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Deadly Impressions

A plume of dust settled onto the hood of Ladd Reedy’s 1963 Dodge W200 pickup, turning the normally turquoise surface into a combination of brown and Mississippi clay red. Shutting off the engine, he reached back and ran his fingers through Baxter’s soft fur, netting him a slobbery kiss.

Hopping out of the truck, Ladd tossed his hardhat inside and grabbed his favorite ball cap. Several years ago, it had borne the insignia for his squad, but the letters had long faded. It was old, worn and ragged, but he wouldn’t part with it for the world. He’d wear it until it fell apart, and then it would be put away with all his other memories – both the good and the bad. Quickly he jammed it onto his brown hair and adjusted it.

Opening the back door of the truck, he tapped his thigh. “Come on, Bax, time to get to work.”

Obediently, the sixty-pound mixed hound hopped down and sat at Ladd’s thigh, gazing up at him in complete adoration. Ladd reached inside the truck and pulled out a bright yellow backpack with orange stripes down the side. Immediately, Baxter’s tail began wagging, and he yipped happily.

“That’s right, we’re going hunting,” Ladd told him then squatted down. Taking out a vest of the same bright yellow and orange, he pulled it over Baxter’s head and fastened the straps around his chest. Across the side, MSART stood out in bright, reflective letters. Ladd attached the lead then gave the dog another scratch behind the ears. He stood, put on his own vest, and then the backpack. Closing the door, he led Baxter to a small tent where several people gathered.

“Ladd! Good, glad you could come. We’re going to need Baxter’s nose. Do you know if anyone else from MSART is coming?” Sheriff Thomas Holliway called out.

Tom and Ladd had attended the same high school in the small town of Rolling Fork, Mississippi just north of Vicksburg. However, they hadn’t operated in the same circles. Tom had been a couple of years ahead of Ladd and a jock whereas Ladd never cared much for sports, opting for working with his hands. Nonetheless, it was good to work with someone he at least knew at these things.

“Hey, Tom. Yeah, Josh is bringing Rugby, and I’m pretty sure Amanda and Cassidy are on the way with horses. I haven’t heard from the rest. I did see Nicole and her drone team are already here.”

“Yes, I already talked to her. She’s setting up by the house,” Tom answered. “I’m glad she could make it. It’s going to be slow going on foot because of the thick undergrowth.” He pointed to the forest behind him. “You know how it can get out in the county. Lots of kudzu to worry with.”

“A little kudzu can’t stop Bax.” Ladd crouched down and scratched Baxter’s head. “Right, boy?”

The dog barked in agreement before leaning into his ministrations.

Tom chuckled and turned his attention back to the business at hand. Motioning to the map taped to the side of a van, Tom pointed to an area outlined in red. “This is our search zone. Aggie Bennet is a seventy-five-year-old woman with dementia. Her daughter woke up this morning to find her missing and the back door unlocked. We found a house-shoe about twenty yards away from where the woods start.” He turned around. “I can’t express the importance of finding Mrs. Bennet as quickly as possible. The temperature today has hovered in the upper eighties. She has no shelter, no water and dehydration can set in quickly. Not to mention, the snags and rocks can turn an ankle or break a leg. We’re going to do a grid search starting directly behind the house and working our way outward. Stay in visual contact with the people on each side of you; we don’t want to miss any areas. Be careful of snakes – they’re bad this year. Each team has their radio and GPS on and calibrated? Okay, people, let’s get out there and find her. You each have your team number and grid areas. Ladd, I have some of Mrs. Bennet’s things for Baxter.”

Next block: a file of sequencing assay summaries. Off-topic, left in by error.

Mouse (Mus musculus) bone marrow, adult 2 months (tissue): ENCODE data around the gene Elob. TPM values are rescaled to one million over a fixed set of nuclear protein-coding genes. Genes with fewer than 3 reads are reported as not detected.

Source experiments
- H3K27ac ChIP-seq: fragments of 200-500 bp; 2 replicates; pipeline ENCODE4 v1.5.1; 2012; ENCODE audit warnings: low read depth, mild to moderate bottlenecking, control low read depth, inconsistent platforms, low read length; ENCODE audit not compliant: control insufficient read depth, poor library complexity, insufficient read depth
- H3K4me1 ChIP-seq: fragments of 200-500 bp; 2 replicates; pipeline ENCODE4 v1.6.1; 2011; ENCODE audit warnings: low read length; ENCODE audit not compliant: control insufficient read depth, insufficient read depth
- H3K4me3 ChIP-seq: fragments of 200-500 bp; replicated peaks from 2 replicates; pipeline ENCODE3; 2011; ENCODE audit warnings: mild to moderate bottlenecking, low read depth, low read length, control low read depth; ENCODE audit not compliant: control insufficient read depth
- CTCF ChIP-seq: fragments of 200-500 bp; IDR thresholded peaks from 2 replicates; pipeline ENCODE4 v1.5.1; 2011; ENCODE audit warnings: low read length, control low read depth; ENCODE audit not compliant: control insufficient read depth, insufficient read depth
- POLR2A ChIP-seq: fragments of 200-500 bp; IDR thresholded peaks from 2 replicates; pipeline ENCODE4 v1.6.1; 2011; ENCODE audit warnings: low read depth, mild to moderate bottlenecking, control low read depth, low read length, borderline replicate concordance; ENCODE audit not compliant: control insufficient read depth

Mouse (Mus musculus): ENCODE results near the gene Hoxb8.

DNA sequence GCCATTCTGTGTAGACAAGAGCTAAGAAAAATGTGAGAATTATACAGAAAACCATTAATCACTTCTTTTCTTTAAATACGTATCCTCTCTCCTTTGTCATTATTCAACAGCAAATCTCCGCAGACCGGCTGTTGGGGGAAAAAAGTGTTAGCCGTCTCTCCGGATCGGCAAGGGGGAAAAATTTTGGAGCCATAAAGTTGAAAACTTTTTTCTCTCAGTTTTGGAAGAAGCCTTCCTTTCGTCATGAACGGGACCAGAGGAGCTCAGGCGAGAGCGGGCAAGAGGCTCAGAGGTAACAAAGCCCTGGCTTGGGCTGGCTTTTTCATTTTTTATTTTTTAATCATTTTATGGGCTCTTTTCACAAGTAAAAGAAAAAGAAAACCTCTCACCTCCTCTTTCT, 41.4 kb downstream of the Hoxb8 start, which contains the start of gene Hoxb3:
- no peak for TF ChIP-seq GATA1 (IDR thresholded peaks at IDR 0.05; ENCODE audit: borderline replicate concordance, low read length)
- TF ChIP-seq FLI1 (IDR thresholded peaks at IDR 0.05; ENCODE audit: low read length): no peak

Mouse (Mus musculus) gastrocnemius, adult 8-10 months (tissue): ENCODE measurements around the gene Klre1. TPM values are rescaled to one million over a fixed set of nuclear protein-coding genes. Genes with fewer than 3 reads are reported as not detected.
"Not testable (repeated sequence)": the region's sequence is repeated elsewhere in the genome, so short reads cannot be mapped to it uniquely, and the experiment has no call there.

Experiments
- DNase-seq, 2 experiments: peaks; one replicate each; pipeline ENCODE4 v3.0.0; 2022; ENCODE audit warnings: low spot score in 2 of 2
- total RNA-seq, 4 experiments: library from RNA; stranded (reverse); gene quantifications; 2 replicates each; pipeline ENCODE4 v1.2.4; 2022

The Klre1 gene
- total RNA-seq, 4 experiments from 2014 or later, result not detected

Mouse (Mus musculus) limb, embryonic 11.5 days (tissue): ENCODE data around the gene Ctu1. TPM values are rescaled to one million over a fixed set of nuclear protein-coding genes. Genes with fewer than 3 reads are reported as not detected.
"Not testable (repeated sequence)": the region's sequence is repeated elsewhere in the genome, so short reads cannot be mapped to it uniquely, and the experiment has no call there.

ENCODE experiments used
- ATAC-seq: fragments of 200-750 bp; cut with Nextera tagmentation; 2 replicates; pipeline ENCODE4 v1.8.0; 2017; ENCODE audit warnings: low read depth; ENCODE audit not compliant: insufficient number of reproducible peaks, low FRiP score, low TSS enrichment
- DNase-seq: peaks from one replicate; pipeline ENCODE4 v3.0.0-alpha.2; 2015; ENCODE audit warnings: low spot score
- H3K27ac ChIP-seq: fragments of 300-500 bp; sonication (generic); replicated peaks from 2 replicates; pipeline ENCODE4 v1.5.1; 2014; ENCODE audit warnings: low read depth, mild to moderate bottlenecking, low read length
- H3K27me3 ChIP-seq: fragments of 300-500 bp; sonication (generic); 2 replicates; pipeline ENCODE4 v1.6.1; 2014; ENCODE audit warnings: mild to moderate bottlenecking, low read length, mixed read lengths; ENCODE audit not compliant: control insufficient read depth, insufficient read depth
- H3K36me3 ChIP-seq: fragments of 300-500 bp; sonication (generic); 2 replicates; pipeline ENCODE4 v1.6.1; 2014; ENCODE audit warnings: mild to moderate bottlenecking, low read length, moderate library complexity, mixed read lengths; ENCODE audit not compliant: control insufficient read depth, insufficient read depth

The crowd dispersed, breaking up into teams, each following a deputy into the forest. Immediately, calls of, “Aggie Bennet” filled the air as the searchers disappeared into the woods.

Tom brought out a plastic bag containing a house shoe and a shirt. The two men walked to the edge of the woods and stopped. “Here’s where we found the shoe.” Pulling the items out, he handed them over. “Really glad to have Mississippi Search and Rescue Team on this one. I have a bad feeling if we don’t find her soon, it’s not going to be good.”

Ladd nodded. “Yeah, this heat is bad. Mississippi humidity can wither a strong man in hours. Can’t imagine how bad it is for her.” He took the items and let Baxter smell them. “You got the scent? Do ya, boy?” Baxter sneezed and started sniffing around. Ladd handed the items back. “I’ll let you know if we find anything. When Rugby gets here, have him start around front. She may have meandered around.”

“Will do.”

Quickly, he removed the lead and lifted Baxter’s head, looking into his eyes. “Let’s go find the nice lady, Bax. Hunt!”

Immediately, Baxter put his nose to the ground and began smelling around. Ladd followed as the dog meandered all over the area, chasing one lead and then another. Finally, he stopped a few feet into the brush and smelled the ground several times. Lifting his head, he barked then took off as quickly as he could with Ladd in tow.

The brush was thick, just as Tom promised, full of roots, fallen branches, and dense bushes. Ladd shook his head sadly. Once the mid-summer heat baked this area, all of this tinder would be ripe for a wildfire. It was a disaster waiting to happen.

Turning his mind back to the task at hand, he watched Baxter as he fought his way through the rough brush and brambles. How did an elderly lady get through this? It made no sense, yet Baxter’s nose was never wrong. After several moments, Baxter began to move in circles – a sure sign he had lost the trail. Damn.

“Check-in,” the radio clipped to Ladd’s side chirped.

“Search one, negative.”